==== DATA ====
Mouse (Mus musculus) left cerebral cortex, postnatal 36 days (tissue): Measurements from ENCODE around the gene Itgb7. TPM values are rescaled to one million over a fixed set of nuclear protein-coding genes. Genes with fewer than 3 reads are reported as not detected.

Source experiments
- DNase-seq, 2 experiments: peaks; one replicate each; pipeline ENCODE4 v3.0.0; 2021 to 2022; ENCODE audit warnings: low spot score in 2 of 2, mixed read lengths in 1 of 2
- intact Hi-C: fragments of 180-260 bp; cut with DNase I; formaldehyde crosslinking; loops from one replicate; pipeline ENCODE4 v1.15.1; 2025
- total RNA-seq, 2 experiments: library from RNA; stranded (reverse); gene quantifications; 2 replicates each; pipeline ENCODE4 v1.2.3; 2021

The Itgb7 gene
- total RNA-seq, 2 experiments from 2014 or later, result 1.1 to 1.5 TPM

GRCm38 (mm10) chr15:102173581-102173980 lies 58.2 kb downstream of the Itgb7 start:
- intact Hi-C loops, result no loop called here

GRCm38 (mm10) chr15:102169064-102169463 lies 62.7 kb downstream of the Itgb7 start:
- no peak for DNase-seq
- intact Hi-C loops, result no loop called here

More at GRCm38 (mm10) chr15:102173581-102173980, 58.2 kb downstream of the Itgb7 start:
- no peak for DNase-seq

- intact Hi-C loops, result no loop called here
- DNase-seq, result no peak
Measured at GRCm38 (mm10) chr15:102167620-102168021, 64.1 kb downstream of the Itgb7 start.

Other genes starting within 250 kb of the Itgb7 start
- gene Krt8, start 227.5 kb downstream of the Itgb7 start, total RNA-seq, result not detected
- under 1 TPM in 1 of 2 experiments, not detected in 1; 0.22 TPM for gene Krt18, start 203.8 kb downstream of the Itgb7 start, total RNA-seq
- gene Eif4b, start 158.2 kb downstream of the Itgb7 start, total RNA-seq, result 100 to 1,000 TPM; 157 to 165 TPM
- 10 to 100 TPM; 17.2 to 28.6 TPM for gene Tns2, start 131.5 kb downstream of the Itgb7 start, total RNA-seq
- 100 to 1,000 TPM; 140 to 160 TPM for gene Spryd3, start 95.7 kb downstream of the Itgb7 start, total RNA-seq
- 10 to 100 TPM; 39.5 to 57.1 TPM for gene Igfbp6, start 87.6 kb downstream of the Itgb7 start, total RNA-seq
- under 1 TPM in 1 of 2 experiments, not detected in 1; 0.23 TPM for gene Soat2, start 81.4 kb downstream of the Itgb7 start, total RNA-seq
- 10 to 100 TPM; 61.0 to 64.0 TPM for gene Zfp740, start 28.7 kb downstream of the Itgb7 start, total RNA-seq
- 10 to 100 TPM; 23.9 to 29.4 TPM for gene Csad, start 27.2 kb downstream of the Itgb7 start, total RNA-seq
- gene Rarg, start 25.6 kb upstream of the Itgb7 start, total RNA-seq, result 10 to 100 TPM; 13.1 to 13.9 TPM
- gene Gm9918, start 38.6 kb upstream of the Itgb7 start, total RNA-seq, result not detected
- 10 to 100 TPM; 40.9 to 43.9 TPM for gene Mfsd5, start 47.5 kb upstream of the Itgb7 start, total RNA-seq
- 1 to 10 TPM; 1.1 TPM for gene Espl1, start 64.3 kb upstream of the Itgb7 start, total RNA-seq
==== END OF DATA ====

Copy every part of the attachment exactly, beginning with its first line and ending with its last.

Mouse (Mus musculus) left cerebral cortex, postnatal 36 days (tissue): Measurements from ENCODE around the gene Itgb7. TPM values are rescaled to one million over a fixed set of nuclear protein-coding genes. Genes with fewer than 3 reads are reported as not detected.

Source experiments
- DNase-seq, 2 experiments: peaks; one replicate each; pipeline ENCODE4 v3.0.0; 2021 to 2022; ENCODE audit warnings: low spot score in 2 of 2, mixed read lengths in 1 of 2
- intact Hi-C: fragments of 180-260 bp; cut with DNase I; formaldehyde crosslinking; loops from one replicate; pipeline ENCODE4 v1.15.1; 2025
- total RNA-seq, 2 experiments: library from RNA; stranded (reverse); gene quantifications; 2 replicates each; pipeline ENCODE4 v1.2.3; 2021

The Itgb7 gene
- total RNA-seq, 2 experiments from 2014 or later, result 1.1 to 1.5 TPM

GRCm38 (mm10) chr15:102173581-102173980 lies 58.2 kb downstream of the Itgb7 start:
- intact Hi-C loops, result no loop called here

GRCm38 (mm10) chr15:102169064-102169463 lies 62.7 kb downstream of the Itgb7 start:
- no peak for DNase-seq
- intact Hi-C loops, result no loop called here

More at GRCm38 (mm10) chr15:102173581-102173980, 58.2 kb downstream of the Itgb7 start:
- no peak for DNase-seq

- intact Hi-C loops, result no loop called here
- DNase-seq, result no peak
Measured at GRCm38 (mm10) chr15:102167620-102168021, 64.1 kb downstream of the Itgb7 start.

Other genes starting within 250 kb of the Itgb7 start
- gene Krt8, start 227.5 kb downstream of the Itgb7 start, total RNA-seq, result not detected
- under 1 TPM in 1 of 2 experiments, not detected in 1; 0.22 TPM for gene Krt18, start 203.8 kb downstream of the Itgb7 start, total RNA-seq
- gene Eif4b, start 158.2 kb downstream of the Itgb7 start, total RNA-seq, result 100 to 1,000 TPM; 157 to 165 TPM
- 10 to 100 TPM; 17.2 to 28.6 TPM for gene Tns2, start 131.5 kb downstream of the Itgb7 start, total RNA-seq
- 100 to 1,000 TPM; 140 to 160 TPM for gene Spryd3, start 95.7 kb downstream of the Itgb7 start, total RNA-seq
- 10 to 100 TPM; 39.5 to 57.1 TPM for gene Igfbp6, start 87.6 kb downstream of the Itgb7 start, total RNA-seq
- under 1 TPM in 1 of 2 experiments, not detected in 1; 0.23 TPM for gene Soat2, start 81.4 kb downstream of the Itgb7 start, total RNA-seq
- 10 to 100 TPM; 61.0 to 64.0 TPM for gene Zfp740, start 28.7 kb downstream of the Itgb7 start, total RNA-seq
- 10 to 100 TPM; 23.9 to 29.4 TPM for gene Csad, start 27.2 kb downstream of the Itgb7 start, total RNA-seq
- gene Rarg, start 25.6 kb upstream of the Itgb7 start, total RNA-seq, result 10 to 100 TPM; 13.1 to 13.9 TPM
- gene Gm9918, start 38.6 kb upstream of the Itgb7 start, total RNA-seq, result not detected
- 10 to 100 TPM; 40.9 to 43.9 TPM for gene Mfsd5, start 47.5 kb upstream of the Itgb7 start, total RNA-seq
- 1 to 10 TPM; 1.1 TPM for gene Espl1, start 64.3 kb upstream of the Itgb7 start, total RNA-seq